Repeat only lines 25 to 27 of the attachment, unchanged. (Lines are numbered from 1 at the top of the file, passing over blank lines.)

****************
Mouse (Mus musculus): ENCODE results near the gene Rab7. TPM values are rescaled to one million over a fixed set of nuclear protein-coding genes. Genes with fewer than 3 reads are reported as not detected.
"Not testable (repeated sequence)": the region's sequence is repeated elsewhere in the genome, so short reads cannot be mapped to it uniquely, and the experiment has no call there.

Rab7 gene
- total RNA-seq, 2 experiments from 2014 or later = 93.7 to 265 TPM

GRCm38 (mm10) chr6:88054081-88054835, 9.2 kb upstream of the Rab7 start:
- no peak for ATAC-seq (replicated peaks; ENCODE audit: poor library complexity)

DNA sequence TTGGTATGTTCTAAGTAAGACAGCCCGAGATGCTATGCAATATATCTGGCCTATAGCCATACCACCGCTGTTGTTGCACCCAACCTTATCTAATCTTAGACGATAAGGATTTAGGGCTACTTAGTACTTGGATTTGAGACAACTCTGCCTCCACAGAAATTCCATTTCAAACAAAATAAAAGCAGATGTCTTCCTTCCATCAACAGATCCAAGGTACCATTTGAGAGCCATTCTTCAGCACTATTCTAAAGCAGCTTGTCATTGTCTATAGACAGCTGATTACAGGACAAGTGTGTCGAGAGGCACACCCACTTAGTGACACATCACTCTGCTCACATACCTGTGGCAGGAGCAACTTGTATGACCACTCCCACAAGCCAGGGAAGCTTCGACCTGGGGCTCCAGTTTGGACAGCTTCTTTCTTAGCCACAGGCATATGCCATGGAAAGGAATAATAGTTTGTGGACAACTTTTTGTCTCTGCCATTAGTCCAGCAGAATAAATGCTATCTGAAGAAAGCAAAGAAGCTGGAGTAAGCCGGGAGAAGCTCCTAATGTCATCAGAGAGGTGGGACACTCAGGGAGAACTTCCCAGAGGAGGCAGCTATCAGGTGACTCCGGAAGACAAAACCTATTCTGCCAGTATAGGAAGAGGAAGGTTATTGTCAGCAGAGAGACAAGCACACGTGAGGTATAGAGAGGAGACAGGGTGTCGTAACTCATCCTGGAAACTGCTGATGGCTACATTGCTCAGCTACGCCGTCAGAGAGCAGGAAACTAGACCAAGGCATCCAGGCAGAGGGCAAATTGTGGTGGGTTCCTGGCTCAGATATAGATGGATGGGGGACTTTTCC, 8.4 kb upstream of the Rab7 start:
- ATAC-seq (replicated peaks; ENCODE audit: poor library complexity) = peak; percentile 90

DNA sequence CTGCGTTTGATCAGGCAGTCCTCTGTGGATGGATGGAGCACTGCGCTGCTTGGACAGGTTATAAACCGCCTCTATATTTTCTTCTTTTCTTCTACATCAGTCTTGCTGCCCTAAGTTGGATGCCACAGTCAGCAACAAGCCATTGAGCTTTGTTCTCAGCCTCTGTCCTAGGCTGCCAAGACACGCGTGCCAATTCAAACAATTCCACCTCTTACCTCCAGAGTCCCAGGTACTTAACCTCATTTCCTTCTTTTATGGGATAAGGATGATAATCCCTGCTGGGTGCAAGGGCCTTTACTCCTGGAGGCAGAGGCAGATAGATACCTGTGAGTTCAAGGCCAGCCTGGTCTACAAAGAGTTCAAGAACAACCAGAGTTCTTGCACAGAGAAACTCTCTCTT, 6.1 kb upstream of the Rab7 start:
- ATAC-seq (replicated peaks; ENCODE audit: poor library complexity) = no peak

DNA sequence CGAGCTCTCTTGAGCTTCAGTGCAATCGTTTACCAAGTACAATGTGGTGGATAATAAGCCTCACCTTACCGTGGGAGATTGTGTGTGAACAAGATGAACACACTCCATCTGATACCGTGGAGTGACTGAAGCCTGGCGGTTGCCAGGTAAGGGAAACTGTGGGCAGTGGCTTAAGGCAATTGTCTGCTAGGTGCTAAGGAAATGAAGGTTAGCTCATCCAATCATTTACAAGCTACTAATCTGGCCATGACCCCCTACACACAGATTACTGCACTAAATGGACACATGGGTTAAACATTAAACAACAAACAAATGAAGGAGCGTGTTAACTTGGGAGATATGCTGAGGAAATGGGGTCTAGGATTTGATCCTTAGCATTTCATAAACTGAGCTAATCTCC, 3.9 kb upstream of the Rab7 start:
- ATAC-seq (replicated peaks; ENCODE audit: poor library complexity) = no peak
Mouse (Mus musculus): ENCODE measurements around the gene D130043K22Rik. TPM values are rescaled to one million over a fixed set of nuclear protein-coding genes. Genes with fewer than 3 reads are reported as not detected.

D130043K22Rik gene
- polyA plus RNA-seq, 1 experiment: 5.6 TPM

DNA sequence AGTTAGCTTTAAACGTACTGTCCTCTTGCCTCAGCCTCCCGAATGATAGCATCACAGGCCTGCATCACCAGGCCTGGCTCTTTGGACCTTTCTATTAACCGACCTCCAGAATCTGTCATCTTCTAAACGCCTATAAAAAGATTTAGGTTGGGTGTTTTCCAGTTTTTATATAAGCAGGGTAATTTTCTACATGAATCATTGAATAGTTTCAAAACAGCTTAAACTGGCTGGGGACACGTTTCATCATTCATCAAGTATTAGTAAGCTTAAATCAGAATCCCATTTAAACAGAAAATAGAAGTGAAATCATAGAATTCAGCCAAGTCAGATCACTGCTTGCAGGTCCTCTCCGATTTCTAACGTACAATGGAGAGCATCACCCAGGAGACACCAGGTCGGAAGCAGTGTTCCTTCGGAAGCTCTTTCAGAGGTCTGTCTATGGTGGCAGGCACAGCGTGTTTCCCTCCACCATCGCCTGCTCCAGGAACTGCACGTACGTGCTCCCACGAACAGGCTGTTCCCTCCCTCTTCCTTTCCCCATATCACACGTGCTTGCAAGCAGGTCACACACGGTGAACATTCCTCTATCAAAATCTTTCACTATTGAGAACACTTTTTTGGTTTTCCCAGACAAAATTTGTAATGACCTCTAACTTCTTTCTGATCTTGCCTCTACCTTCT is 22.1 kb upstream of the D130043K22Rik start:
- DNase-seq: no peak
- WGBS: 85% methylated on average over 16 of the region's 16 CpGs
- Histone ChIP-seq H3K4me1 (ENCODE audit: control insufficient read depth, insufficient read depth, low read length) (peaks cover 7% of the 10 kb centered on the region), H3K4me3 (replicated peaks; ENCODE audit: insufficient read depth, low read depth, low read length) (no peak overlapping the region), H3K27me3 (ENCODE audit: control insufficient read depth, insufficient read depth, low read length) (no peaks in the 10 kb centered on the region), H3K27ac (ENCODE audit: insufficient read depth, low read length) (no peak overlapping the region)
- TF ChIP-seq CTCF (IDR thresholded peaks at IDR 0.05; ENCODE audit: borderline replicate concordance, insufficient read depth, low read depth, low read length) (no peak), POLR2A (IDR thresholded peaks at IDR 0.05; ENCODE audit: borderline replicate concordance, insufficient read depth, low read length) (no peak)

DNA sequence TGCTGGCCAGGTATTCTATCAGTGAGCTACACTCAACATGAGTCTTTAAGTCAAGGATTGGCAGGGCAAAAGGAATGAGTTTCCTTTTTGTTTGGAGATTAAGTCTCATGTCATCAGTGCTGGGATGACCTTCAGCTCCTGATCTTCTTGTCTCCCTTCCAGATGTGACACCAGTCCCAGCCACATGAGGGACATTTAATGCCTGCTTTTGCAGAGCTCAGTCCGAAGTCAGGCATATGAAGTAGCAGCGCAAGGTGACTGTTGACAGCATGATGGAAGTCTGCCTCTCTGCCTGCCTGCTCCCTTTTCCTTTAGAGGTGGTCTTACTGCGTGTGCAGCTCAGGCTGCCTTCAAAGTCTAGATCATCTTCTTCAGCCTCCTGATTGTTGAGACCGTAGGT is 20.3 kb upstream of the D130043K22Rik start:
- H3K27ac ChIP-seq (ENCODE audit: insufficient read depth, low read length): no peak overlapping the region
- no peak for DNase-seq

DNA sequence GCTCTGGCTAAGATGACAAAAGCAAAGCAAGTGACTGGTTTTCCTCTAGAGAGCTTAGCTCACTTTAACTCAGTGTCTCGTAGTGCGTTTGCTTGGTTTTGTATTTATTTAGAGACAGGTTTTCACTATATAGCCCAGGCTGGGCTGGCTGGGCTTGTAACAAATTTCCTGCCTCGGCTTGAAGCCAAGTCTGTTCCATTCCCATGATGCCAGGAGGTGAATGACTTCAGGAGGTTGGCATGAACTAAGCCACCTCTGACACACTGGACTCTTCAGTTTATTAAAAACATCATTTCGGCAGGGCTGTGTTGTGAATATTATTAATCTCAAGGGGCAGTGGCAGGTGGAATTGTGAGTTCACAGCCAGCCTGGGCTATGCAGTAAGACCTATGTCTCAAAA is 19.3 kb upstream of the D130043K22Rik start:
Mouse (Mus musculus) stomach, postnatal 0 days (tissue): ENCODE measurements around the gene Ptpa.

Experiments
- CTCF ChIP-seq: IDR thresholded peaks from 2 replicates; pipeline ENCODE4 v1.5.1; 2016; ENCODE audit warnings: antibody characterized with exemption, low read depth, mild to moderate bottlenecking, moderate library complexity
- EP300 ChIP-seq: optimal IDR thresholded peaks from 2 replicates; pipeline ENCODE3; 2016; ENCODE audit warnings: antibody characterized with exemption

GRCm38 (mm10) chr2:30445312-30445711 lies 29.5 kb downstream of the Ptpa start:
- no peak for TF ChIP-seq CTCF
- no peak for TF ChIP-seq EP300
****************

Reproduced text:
Mouse (Mus musculus) stomach, postnatal 0 days (tissue): ENCODE measurements around the gene Ptpa.

Experiments
- CTCF ChIP-seq: IDR thresholded peaks from 2 replicates; pipeline ENCODE4 v1.5.1; 2016; ENCODE audit warnings: antibody characterized with exemption, low read depth, mild to moderate bottlenecking, moderate library complexity